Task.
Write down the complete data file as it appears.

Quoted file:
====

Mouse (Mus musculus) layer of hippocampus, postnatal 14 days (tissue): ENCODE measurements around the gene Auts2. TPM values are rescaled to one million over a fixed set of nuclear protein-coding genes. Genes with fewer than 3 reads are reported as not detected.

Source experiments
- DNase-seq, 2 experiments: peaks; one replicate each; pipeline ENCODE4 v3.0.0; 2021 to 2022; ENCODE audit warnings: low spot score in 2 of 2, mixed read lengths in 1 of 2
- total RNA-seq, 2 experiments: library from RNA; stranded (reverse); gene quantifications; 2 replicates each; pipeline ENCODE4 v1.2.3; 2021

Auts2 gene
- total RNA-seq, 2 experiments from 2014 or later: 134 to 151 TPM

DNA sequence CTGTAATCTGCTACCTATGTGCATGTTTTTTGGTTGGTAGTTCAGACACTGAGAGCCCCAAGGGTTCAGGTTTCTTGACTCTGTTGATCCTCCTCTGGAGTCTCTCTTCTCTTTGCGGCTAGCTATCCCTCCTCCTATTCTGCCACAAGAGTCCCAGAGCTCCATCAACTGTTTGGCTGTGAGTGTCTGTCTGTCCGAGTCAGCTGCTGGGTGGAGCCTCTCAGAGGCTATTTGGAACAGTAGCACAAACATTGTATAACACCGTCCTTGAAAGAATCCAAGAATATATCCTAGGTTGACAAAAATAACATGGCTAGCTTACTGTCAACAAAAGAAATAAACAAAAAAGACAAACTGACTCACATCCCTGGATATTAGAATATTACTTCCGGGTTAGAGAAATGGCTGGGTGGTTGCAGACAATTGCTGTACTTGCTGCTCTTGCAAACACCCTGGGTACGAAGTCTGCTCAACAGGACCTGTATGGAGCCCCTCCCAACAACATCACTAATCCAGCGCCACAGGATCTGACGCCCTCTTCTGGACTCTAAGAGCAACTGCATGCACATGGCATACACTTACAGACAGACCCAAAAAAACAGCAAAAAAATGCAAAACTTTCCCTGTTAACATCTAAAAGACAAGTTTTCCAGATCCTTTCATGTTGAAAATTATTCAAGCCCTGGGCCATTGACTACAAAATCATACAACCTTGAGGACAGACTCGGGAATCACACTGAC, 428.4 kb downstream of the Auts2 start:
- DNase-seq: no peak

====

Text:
Mouse (Mus musculus) layer of hippocampus, postnatal 14 days (tissue): ENCODE measurements around the gene Auts2. TPM values are rescaled to one million over a fixed set of nuclear protein-coding genes. Genes with fewer than 3 reads are reported as not detected.

Source experiments
- DNase-seq, 2 experiments: peaks; one replicate each; pipeline ENCODE4 v3.0.0; 2021 to 2022; ENCODE audit warnings: low spot score in 2 of 2, mixed read lengths in 1 of 2
- total RNA-seq, 2 experiments: library from RNA; stranded (reverse); gene quantifications; 2 replicates each; pipeline ENCODE4 v1.2.3; 2021

Auts2 gene
- total RNA-seq, 2 experiments from 2014 or later: 134 to 151 TPM

DNA sequence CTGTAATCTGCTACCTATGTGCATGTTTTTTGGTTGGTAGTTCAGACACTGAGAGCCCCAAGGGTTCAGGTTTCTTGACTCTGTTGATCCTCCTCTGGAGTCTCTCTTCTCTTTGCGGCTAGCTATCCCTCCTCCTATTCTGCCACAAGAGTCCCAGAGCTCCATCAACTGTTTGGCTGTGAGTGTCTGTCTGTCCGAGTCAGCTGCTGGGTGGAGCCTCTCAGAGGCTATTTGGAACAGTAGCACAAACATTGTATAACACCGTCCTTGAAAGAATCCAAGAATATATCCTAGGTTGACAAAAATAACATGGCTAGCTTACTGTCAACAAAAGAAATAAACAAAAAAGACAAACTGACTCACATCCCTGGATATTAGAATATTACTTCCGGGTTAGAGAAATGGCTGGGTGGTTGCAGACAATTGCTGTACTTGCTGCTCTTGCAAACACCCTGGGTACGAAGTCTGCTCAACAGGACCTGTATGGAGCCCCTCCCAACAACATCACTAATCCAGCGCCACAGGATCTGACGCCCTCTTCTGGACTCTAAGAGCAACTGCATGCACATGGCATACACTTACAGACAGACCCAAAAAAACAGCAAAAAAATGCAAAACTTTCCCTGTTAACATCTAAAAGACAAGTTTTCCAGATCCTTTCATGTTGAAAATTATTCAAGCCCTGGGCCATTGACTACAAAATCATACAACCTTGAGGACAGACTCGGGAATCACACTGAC, 428.4 kb downstream of the Auts2 start:
- DNase-seq: no peak